This dataset contains whole major element geochemical data used to calculate values of the chemical alteration index (CIA), data for Nd, Sm, Y, and total REE and expected ranges for total REEY for samples of regolith overlying the Stewartsville pluton, Virginia. The southeastern United States was first identified as prospective for regolith-hosted REE deposits based on the recognition that the region has been subjected to a long history of intense differential chemical weathering and saprolitization, comparable to that which formed the REE clay deposits of South China and Southeast Asia since the break-up of Pangea (Foley and Ayuso, 2013). Foley et al. (2014) established that due to their inherent high concentrations of REE, anorogenic (A-type) and highly fractionated igneous (I-type) granitic rocks of southeastern United States were highly prospective source rocks for deposits of this type. More recently, additional studies investigated accumulation processes resulting in high concentrations of REE in granite-derived regolith deposits related to the Stewartsville pluton and other plutons in Virginia. The Stewartsville pluton was emplaced along the flank of the Blue Ridge province during regional crustal extension related to the opening of the Iapetus Ocean and breakup of the supercontinent Rodinia. The studied rock samples consist of medium- to coarse-grained biotite granite and are mineralogically complex. They contain phenocrysts of quartz, sericitized and albitized k-feldspar, sodic plagioclase, and mafic clots and stringers that are composed primarily of biotite and stilpnomelane and, less typically, include magnetite and remnant cores of green and green-brown hornblende. Feldspar contains inclusions of synchysite and fergusonite; other accessory minerals include abundant and diagnostic allanite and fluorite, as well as apatite, epidote, garnet, Nb-rutile, fergusonite, monazite, titanite, xenotime, gadolinite, and zircon (Foley and Ayuso, 2015 and references therein). Granite outcrop exposures in the Piedmont and Blue Ridge areas of Virginia tend to be intensely weathered, with overlying regoliths ranging from thin and discontinuous to meters thick and laterally extensive, and often with overlying B-horizon type soils. Saprolite can extend down to depths of tens of meters below the B-horizon. In the case of the Stewartsville Pluton, regolith is well developed in multiple exposures. The sampled section described in this data release is >20 meters high by >60 meters long. The profile includes nearly fresh rock, partially to highly weathered saprolite, indurated gravels and sands, and poorly delineated layers of subsoil and topsoil. Granite at the base of the profile is iron stained (mostly goethite) and weathered on exposed surfaces and along cracks. Partially weathered sections of the outcrop display a range of rock textures throughout, rather than systematic changes from base to surface. For example, in the lower parts, cobble and boulder-sized relics of spheroidally weathered granite knobs retain distinctive primary textures but are surrounded by nearly disaggregated granite that crumbles to sand and gravel-sized fragments when sampled. Subsoils, mainly B-horizon, comprise the uppermost meter of the section and contain a higher proportion of clay minerals (i.e. kaolinite-nontronite-iron-oxide mixtures) than the underlying saprolite.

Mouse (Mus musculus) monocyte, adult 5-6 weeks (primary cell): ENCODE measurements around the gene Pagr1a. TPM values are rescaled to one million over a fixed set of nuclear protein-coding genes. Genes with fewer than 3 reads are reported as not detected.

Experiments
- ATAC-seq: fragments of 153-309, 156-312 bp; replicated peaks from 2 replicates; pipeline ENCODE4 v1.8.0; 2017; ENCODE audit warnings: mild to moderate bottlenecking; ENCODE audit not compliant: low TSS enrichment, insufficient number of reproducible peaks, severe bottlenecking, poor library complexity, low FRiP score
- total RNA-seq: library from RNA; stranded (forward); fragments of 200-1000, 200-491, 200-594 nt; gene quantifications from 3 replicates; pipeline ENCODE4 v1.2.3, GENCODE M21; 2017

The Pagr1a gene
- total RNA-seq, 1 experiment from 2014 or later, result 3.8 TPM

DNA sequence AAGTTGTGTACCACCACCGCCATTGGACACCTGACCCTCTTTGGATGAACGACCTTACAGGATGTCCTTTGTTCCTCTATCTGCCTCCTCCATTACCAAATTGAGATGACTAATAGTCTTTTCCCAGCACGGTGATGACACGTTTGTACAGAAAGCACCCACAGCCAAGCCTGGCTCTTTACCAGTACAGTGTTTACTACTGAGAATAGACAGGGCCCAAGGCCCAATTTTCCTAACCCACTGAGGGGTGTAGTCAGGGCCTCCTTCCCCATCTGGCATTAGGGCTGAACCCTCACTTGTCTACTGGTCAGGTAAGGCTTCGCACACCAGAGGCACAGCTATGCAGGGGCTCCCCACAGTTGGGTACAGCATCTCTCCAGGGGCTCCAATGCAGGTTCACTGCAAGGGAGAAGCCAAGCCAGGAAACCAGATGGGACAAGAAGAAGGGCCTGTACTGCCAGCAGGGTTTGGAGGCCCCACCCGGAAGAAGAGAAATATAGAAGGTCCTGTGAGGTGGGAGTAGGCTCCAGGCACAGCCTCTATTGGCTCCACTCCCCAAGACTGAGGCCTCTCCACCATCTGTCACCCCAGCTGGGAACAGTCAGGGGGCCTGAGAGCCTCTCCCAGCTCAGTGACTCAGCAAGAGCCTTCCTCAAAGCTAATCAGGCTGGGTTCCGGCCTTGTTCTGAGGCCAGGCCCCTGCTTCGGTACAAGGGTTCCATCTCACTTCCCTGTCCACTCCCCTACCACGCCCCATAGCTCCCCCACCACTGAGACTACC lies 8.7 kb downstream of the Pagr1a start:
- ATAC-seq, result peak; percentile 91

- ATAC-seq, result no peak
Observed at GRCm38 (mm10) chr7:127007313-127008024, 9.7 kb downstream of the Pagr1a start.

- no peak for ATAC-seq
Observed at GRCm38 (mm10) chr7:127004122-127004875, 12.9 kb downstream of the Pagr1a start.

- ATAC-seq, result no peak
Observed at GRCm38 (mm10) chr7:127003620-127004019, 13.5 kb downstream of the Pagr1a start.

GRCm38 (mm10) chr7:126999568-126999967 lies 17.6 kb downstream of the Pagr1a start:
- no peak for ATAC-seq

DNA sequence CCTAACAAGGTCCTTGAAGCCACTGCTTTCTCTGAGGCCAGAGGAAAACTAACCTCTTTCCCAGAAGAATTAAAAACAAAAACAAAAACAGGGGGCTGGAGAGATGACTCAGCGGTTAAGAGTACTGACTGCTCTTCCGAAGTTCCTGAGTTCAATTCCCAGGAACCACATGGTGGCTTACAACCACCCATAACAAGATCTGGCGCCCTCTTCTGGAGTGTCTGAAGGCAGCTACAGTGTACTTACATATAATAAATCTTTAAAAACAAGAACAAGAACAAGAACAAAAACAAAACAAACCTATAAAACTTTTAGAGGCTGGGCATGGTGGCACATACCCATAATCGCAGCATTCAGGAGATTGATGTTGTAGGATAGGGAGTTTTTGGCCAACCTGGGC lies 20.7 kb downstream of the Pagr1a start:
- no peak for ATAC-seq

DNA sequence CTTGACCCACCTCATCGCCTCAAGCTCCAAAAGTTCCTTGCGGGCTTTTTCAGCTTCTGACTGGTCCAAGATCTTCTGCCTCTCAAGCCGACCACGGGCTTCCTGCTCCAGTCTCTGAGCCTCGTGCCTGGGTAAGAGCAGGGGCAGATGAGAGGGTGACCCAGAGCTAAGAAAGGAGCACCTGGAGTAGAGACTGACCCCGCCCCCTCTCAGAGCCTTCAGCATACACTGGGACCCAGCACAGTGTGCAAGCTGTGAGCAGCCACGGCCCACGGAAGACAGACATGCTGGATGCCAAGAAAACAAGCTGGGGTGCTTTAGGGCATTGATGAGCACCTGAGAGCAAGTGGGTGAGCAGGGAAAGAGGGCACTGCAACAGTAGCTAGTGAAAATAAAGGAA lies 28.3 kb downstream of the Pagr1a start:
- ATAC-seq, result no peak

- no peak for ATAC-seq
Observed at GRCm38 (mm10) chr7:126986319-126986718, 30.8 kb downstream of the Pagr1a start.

|Title||Chemical alteration index values and rare earth element data and expected ranges for regolith overlying the Stewartsville pluton, Virginia|
|Product Type||Data Release|
|Record Source||USGS Digital Object Identifier Catalog|
|USGS Organization||Geology, Energy & Minerals Science Center|